Similarly, therefore, under § 513(a), a church not having operations in or activities affecting interstate commerce is not an "organization" so as to subject a forger of its securities to federal prosecution under § 513(a).7 Just as the government's arson cases failed in the foregoing instances, the government's guilty plea conviction of Ms. Reasor fails here because the factual basis does not demonstrate that the church whose securities she is charged with counterfeiting was an organization whose operations were in interstate commerce or commerce-affecting activity.
"Notwithstanding an unconditional plea of guilty, we will reverse on direct appeal where the factual basis for the plea as shown of record fails to establish an element of the offense of conviction." Spruill, 292 F.3d at 215 (quoting United States v. White, 258 F.3d 374, 380 (5th Cir. 2001)); see United States v. Baymon, 312 F.3d 725 (5th Cir. 2002) (same); Johnson, 246 F.3d 749. Because the factual basis presented to the district court fails to establish the essential interstate commerce element of 18 U.S.C. § 513(a) we must vacate the convictions of Ms. Reasor under this statute.
Significantly, even the government does not contend that the facts asserted in the record were sufficient to establish a nexus between interstate commerce and the church's operations or activities. Instead, the government now argues, for the first time in this case, that we must read the indictment and the factual basis as if she were charged with forging securities of Norwest Bank. In this way, the government suggests, its miscues below won't matter because the bank can stand in as the organization in interstate commerce.
The short answer is that the government did not make this argument in the district court and therefore may not raise it for the first time on appeal. Furthermore, even if we were to consider the argument, it is without merit.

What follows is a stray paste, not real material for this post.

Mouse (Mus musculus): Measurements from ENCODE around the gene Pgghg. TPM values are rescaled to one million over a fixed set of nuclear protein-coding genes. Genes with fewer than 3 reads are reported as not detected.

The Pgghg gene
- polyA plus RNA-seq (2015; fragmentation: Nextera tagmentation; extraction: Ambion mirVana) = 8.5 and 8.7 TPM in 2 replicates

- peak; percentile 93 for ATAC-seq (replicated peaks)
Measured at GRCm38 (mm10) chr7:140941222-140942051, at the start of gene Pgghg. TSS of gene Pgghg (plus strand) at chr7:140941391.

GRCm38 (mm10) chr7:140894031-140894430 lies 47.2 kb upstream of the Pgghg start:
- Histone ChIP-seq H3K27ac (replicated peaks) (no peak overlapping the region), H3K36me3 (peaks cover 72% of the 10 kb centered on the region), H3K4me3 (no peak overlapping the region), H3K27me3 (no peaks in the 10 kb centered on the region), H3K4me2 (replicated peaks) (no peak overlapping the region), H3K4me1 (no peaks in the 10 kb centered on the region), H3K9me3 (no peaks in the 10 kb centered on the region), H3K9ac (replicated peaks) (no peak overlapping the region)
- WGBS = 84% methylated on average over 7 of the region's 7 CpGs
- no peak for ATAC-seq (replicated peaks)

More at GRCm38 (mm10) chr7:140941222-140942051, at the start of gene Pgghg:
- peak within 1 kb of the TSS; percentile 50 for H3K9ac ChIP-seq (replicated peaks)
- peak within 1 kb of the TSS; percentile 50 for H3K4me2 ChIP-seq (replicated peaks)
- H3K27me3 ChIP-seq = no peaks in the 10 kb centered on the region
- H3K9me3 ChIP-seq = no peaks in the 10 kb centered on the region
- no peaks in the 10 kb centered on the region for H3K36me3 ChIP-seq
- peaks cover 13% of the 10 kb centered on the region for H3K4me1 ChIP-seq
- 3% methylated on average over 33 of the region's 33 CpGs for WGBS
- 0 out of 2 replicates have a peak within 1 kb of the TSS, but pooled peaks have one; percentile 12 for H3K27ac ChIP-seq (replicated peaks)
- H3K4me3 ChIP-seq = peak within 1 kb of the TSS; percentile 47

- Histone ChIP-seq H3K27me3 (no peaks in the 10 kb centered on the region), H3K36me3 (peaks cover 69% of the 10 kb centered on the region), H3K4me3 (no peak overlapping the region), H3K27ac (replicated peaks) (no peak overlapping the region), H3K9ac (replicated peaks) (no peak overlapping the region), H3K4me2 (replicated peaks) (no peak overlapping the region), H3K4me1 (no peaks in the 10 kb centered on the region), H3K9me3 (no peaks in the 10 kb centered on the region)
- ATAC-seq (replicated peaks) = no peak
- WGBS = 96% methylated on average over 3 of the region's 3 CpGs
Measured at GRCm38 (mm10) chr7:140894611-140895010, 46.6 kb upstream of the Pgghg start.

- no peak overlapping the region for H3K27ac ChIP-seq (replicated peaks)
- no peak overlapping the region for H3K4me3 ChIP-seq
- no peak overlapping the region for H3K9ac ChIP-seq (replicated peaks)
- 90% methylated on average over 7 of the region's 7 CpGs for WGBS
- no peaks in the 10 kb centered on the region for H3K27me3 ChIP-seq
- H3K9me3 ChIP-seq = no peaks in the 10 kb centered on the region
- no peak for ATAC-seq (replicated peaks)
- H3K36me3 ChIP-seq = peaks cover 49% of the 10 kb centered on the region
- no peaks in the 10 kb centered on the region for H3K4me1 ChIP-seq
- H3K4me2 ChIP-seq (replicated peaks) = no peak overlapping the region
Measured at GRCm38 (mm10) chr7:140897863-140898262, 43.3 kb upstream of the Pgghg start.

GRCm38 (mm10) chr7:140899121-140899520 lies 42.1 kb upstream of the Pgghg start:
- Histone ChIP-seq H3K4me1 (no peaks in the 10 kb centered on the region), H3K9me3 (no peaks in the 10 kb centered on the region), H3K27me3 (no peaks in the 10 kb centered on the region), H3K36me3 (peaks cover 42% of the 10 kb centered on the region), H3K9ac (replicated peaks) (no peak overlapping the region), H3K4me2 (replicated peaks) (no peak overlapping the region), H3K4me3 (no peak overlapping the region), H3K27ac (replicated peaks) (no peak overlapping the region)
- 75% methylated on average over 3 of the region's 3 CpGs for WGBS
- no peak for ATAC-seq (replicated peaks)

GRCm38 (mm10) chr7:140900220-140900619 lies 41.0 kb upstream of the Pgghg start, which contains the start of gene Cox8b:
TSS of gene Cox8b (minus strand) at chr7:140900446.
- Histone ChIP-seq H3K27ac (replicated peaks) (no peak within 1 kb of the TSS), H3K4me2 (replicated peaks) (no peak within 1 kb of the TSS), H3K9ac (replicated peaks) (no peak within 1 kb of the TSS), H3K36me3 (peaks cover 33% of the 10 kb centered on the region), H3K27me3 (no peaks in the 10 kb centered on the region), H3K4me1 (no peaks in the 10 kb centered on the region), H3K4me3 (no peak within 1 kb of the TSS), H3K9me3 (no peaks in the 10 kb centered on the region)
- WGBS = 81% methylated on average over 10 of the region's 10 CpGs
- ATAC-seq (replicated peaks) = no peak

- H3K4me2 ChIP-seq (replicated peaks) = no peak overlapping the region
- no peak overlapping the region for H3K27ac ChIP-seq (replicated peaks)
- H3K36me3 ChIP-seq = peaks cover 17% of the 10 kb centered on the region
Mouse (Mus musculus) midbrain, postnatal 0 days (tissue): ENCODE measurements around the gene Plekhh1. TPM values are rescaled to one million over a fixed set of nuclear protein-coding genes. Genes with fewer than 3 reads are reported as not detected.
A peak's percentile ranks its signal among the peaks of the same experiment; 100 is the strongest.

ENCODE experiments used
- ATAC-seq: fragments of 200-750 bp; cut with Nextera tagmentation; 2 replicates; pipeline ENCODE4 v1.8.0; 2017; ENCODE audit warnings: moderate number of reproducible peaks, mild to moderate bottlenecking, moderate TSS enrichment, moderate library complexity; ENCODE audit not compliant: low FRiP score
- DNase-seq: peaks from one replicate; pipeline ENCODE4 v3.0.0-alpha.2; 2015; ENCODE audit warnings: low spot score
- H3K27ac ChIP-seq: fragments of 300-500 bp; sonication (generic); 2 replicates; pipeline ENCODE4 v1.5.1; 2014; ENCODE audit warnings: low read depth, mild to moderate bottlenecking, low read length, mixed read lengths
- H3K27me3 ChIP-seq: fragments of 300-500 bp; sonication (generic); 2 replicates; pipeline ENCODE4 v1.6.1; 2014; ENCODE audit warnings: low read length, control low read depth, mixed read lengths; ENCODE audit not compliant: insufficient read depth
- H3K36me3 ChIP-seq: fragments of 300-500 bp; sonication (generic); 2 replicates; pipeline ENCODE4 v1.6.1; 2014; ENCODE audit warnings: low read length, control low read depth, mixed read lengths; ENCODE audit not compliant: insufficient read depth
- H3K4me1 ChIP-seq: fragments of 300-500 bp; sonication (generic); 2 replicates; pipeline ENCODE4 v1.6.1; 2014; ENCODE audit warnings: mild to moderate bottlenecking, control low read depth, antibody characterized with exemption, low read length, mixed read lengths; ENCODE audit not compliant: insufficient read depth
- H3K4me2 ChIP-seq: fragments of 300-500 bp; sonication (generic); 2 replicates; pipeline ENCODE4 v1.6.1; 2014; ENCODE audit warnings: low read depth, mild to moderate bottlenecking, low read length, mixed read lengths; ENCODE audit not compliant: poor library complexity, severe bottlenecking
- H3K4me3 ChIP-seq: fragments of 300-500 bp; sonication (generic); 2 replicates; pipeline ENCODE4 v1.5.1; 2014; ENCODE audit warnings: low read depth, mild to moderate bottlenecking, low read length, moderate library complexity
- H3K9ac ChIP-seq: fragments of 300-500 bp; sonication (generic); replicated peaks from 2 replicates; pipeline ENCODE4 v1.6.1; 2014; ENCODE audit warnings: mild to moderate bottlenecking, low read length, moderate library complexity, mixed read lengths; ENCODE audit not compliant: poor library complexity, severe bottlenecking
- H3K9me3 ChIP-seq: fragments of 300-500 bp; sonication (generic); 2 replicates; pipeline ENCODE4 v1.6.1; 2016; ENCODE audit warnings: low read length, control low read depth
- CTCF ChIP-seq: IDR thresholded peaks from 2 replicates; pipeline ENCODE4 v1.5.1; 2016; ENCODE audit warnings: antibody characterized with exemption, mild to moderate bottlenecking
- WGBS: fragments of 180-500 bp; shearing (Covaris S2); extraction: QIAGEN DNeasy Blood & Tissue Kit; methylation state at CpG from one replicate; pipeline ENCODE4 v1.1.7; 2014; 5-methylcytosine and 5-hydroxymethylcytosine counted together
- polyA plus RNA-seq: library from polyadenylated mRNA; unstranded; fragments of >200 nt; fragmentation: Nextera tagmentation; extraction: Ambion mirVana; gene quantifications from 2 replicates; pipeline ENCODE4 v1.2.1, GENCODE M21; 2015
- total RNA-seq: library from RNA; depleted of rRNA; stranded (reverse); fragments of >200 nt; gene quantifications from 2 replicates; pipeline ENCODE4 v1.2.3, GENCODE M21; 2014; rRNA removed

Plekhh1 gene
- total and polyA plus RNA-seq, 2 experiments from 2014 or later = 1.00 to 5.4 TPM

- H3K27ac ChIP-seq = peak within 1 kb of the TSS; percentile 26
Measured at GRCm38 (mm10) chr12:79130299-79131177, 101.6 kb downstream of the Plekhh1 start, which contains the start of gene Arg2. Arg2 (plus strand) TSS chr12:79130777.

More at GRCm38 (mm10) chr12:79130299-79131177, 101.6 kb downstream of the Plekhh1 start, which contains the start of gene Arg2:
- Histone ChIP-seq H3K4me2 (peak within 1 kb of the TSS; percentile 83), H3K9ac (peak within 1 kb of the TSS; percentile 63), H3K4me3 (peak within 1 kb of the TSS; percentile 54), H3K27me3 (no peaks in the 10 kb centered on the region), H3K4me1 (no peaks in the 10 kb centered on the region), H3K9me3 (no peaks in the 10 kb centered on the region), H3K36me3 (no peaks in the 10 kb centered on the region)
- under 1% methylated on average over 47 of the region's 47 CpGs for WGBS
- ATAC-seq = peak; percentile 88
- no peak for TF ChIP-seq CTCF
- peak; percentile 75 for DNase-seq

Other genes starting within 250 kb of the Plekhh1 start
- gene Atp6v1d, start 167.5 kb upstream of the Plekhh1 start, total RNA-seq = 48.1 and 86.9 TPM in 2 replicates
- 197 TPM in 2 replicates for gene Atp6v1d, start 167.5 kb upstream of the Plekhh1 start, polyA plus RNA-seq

The Government can not use the appellate courts to reconstruct a new record for its losing case. An appellate court reviews the district court finding that there was a factual basis for a guilty plea according to a clear error standard. Compare United States v. Hall, 110 F.3d 1155, 1162 (5th Cir. 1997) with United States v. Briggs, 920 F.2d 287, 294-295 (5th Cir. 1991). Consequently, the function of a court of appeals in such a review does not allow it to amend or alter the record presented to the district court.
Further, the argument that the Government would raise here for the first time is based on two false premises: first, that the deficiency in its indictment and factual basis can be disregarded as a harmless variance in proof from the terms of the indictment; and, second, that United States v. Chappell, 6 F.3d 1095 (5th Cir. 1993) supports this argument.
Neither the courts nor the prosecutor may change the charge in the indictment put forward by the grand jury, because the Fifth Amendment guarantees that no person shall be held to answer for a capital or infamous crime unless on presentment or indictment of a grand jury.8 If it were within the power of a court to change the charging part of an indictment to suit its own notions the great importance that the common law and the Constitution attach to an indictment by a grand jury "may be frittered away until its value is almost destroyed." Ex parte Bain, 121 U.S. 1, 10, 7 S. Ct. 781, 30 L. Ed. 849 (1887).
This court continues to adhere to these principles and to the rules or tests set down by the Supreme Court in Stirone v. United States, 361 U.S. 212, 80 S. Ct. 270, 4 L. Ed. 2d 252 (1960).